In many cases, the connections flat-out don't make sense, and show evidence of likely shoddy authorship (or else flat-out typographical errors). Several different scenes have you donning a goblin disguise in advance of the major "107-112 wererat audience" scene; and in at least one path, you can wind up donning the same disguise twice in sequence (p. 55-56 > 19 > 69-70). There is an irrelevant choice: at "142-143 cloaks/disguise", your options are "fool the orc guard" or "try the corridor on the right", but either path immediately takes you to the exact same guard ("150 orc Swart"). And there is an enormously surprising option that shows up in a fight on p. 99, "try to have Mim cast its sleep spell", when at no point previously have you been informed that Mim, your magic talking amulet, has any spells. (There is one scene where that spell-casting might get explained, but it's on a different path and much farther down the page -- actually right at the bottom: "40-50 win treas, et. al.")

Finally, a cardinal sin that I was wondering if I would ever see -- there is an infinite loop in the flowchart! It's possible to go through "71 rubble" near the upper-center, maneuver down through a sequence of monster encounters (bugbear, kobold, goblin, orcs), reach the bottom at "40-50" (with its extremely weak scene of adult monsters scolding children), and then take a corridor right back to "71 rubble" and do it all over again, ad infinitum! Of course, those narrative scenes make absolutely no sense to engage and trick a series of monsters in the exact same way multiple times. Tsk, tsk, tsk, Ms. Estes (Prof. Delta looks over his glasses and wags his finger).

Total number of variant endings: 12. Failure endings: 8 (6 destruction, 1 capture, 1 escape home to continued family exile). Victory endings: 4 (in each case with some plan to retake the castle).

7 comments:

  1. After reading your first post on the subject, I had the opportunity to pick up a batch of my old EQ books when I was visiting my Mom the other day. Brookmere is probably the only one of the first seven that I never owned, though I do think I read it at least once.

    What's remarkable to me is the sheer number of these books, Ms. Estes wrote in a two year period...quite prolific and creative!

    Mountain of Mirrors (which is pretty gritty/adult to my eyes) was always my favorite.

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  2. This was the second Endless Quest book I ever read (the first was a friend's copy of Dungeon of Dread) and I retain fond memories of it likely due to nostalgia.

    Thanks for plotting out the narrative paths in this one. I have long had a memory of stumbling onto an endless loop in this book, but was always unsure of whether it was actually the case. Glad to know my memory was correct.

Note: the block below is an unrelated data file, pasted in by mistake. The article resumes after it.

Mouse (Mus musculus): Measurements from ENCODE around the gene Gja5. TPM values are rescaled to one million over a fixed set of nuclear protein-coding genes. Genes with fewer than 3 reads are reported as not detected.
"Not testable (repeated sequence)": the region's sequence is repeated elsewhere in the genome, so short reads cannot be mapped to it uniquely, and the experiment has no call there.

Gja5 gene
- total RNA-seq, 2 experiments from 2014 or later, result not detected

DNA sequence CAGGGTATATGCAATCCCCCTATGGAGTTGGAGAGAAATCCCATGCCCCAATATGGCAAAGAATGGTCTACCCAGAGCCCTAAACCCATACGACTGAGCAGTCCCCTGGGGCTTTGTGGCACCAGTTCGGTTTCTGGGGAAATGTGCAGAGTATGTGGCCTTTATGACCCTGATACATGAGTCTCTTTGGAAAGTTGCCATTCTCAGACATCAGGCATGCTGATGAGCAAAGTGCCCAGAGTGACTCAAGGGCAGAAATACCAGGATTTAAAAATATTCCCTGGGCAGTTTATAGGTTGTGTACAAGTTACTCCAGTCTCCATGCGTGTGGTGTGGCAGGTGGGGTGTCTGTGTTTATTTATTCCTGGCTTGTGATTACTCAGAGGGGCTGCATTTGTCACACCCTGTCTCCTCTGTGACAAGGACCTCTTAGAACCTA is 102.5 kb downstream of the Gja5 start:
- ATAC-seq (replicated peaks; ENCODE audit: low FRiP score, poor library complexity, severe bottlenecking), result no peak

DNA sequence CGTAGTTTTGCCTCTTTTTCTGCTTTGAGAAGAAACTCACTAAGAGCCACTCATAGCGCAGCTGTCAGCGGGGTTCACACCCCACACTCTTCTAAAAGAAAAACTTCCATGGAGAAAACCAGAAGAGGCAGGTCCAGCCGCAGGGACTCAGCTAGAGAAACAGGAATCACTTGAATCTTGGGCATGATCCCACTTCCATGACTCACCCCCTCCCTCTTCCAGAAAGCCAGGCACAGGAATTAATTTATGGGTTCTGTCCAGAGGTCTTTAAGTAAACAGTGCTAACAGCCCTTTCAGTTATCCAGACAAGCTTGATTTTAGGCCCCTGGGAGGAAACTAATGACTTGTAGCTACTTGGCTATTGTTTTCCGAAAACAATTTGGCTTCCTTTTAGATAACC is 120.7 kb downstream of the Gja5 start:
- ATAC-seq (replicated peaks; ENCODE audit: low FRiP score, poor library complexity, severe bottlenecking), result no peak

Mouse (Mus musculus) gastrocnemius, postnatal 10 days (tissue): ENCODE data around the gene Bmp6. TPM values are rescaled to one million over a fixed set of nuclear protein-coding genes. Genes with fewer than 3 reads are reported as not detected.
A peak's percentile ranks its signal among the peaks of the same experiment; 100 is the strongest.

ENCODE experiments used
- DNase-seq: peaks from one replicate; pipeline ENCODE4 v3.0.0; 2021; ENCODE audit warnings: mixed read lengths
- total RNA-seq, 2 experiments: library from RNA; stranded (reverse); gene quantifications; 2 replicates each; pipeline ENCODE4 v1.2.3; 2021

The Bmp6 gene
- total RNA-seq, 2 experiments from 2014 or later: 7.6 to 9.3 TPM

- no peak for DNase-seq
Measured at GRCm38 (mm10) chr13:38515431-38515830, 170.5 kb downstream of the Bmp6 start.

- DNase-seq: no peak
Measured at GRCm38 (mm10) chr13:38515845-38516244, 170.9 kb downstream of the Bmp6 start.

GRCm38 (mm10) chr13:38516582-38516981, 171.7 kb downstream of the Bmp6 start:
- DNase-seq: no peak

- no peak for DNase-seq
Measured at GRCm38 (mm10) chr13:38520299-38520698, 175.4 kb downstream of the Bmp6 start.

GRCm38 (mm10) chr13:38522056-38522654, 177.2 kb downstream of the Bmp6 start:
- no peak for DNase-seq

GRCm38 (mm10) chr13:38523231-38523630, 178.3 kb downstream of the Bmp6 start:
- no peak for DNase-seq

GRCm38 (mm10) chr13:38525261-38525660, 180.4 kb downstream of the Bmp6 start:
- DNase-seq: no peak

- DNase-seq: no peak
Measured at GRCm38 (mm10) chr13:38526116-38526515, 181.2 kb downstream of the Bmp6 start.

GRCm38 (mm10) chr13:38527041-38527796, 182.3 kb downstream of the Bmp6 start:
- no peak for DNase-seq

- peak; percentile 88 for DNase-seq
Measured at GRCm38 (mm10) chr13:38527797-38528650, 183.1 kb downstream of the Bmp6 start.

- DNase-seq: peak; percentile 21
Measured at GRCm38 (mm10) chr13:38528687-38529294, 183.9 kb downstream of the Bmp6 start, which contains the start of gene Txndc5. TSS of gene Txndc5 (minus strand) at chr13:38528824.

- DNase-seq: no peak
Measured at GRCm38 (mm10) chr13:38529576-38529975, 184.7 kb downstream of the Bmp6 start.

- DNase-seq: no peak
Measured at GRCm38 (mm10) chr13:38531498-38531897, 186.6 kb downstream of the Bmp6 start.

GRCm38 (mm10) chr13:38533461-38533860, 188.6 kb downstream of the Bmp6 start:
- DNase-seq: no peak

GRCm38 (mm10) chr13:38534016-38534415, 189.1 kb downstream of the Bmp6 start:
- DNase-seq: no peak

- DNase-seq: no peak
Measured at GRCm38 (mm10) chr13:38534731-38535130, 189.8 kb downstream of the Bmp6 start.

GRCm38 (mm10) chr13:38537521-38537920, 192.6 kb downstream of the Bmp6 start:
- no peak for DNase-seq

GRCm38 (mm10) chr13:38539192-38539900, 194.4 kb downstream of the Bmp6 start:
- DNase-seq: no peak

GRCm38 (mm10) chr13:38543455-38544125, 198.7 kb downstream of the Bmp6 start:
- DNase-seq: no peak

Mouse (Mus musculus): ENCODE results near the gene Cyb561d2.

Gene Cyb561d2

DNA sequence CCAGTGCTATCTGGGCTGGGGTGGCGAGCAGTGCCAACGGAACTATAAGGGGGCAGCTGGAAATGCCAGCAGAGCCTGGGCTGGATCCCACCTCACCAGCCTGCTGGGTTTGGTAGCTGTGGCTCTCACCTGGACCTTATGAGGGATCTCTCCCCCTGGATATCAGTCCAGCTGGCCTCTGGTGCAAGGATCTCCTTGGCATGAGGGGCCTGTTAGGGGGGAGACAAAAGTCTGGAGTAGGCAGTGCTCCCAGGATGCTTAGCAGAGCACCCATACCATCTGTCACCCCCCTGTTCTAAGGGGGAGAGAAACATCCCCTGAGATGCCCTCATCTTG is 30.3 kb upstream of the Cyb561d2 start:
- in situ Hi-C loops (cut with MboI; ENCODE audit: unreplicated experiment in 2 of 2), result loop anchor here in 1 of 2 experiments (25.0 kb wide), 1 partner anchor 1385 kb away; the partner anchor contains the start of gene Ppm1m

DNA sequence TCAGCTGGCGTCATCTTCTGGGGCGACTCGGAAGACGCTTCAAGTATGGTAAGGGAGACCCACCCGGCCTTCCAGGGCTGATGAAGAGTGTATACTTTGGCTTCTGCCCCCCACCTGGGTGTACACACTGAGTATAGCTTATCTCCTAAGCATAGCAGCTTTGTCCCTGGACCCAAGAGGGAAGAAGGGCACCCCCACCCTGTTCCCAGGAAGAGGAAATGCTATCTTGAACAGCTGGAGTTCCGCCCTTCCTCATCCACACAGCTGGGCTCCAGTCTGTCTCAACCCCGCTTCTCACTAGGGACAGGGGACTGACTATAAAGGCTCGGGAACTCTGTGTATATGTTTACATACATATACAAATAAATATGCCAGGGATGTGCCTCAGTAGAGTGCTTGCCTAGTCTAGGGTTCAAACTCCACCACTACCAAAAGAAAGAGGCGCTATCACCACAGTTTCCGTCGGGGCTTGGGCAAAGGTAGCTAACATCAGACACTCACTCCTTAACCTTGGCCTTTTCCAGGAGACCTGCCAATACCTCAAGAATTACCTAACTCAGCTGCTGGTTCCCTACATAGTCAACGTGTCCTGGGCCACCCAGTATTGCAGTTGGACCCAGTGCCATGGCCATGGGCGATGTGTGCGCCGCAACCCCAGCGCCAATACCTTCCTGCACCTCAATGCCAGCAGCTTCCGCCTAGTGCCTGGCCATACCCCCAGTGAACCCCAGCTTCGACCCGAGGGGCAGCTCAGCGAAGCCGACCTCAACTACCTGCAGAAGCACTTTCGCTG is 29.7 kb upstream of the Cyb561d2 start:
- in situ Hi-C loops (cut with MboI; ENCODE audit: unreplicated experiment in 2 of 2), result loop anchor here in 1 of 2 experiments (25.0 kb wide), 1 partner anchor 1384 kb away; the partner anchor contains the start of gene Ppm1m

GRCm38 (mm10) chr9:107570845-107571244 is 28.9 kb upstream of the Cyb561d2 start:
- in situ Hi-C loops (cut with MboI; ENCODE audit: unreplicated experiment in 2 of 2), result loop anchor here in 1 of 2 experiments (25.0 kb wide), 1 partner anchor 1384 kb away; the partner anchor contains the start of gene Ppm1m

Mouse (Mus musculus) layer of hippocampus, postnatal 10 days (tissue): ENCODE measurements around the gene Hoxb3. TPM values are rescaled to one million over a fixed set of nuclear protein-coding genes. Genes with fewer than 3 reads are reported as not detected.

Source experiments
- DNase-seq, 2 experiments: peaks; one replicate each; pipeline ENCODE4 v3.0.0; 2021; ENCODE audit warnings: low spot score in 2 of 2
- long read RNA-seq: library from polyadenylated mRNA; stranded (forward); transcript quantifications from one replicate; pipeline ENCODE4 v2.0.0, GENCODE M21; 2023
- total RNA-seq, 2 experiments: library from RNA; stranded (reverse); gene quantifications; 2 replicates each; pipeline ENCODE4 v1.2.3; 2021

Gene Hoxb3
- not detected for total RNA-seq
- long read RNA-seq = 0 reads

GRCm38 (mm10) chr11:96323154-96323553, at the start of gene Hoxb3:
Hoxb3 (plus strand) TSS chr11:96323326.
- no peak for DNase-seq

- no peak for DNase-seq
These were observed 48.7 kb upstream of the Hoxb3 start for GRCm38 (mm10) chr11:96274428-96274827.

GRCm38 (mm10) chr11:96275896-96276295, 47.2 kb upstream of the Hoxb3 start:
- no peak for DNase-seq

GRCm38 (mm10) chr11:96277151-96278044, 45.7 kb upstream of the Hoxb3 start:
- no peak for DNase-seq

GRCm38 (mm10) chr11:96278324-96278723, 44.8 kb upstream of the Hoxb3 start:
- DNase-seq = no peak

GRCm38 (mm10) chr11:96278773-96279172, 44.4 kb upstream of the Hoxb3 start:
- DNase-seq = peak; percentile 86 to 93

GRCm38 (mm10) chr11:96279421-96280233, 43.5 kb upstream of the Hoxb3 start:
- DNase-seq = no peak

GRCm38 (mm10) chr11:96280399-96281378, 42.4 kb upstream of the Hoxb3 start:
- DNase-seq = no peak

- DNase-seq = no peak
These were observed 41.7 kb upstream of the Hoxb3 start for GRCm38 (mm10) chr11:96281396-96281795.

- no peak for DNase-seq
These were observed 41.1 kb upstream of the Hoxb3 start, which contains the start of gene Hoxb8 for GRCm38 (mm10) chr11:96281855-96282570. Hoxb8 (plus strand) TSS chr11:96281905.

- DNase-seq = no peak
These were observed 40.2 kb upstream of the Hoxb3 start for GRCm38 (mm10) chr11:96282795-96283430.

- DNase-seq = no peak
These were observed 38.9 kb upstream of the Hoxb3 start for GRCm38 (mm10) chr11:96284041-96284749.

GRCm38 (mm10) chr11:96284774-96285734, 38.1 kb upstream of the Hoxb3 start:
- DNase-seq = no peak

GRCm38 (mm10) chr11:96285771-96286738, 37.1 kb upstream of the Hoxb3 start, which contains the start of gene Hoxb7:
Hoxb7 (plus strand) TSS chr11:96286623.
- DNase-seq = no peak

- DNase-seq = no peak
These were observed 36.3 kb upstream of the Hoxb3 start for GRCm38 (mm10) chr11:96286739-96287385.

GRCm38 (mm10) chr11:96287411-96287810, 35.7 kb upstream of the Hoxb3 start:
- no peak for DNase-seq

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  3. One of the later Fighting Fantasy books, Night Dragon had an endless loop in it right near the beginning, meaning you couldn't actually leave Blacksand. I remember being a bit crushed that someone could fuck that up so badly.

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  4. KenHR: I sympathize, that would've bugged me for a long time, too. Glad I could clarify.

    Andrew: Ouch!!

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  5. I remember really loving EQ books, and this was one of my faves. While your criticisms are very on point (especially the "kiddishness" of many of the encounters), I still remember it as enjoyable.

    One thing...you see Brion (the main character from RtB) as a child? It describes him as "a young elf", but young for an elf could still be, like, 50. And unlike most of the child protagonists from other books (Pillars of Pentegarn, and so forth), Brion is clearly a competent warrior...he's armed and armored, and he actually does fight it out with gnolls, wolves, even a gelatinous cube. I saw Brion, Caric (from Dungeon of Dread), and Landon (from Mountain of Mirrors) to be the most "adult" protagonists (and note that these are 3 of the first 4 books)....they all carry swords and kill monsters. And those were probably my favorite books of the series.

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  6. spartakos: Yeah, I hope I'm not harshing on people's buzz, as apparently it's a lot of people's favorites. I'll say: My opinion was not so low before I comprehensively mapped out the whole thing and confirmed that (a) you can't fight the bosses, and (b) there's an infinite loop.

    Your point about Brion being a child or not is fair, I thought it about it a bit before concluding that. Partly it's stuff like (a) lots of the context being in relation to his father, (b) instructional tone that Mim takes with him, (c) fighting child monsters in many scenes, (d) cover art gives him childlike proportions. As well as just being in a pattern of other childlike lead protagonists for the books.

    But the way you read it is certainly defensible; it never comes out and specifies his age.

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  7. Oh, and (e) the plot point about his pets. Which as I read it now, "You cannot help but compare him to a pet weasel named Sissel, you had as a child." [p. 121] -- which works in your favor, as "had as a child" is past-tense.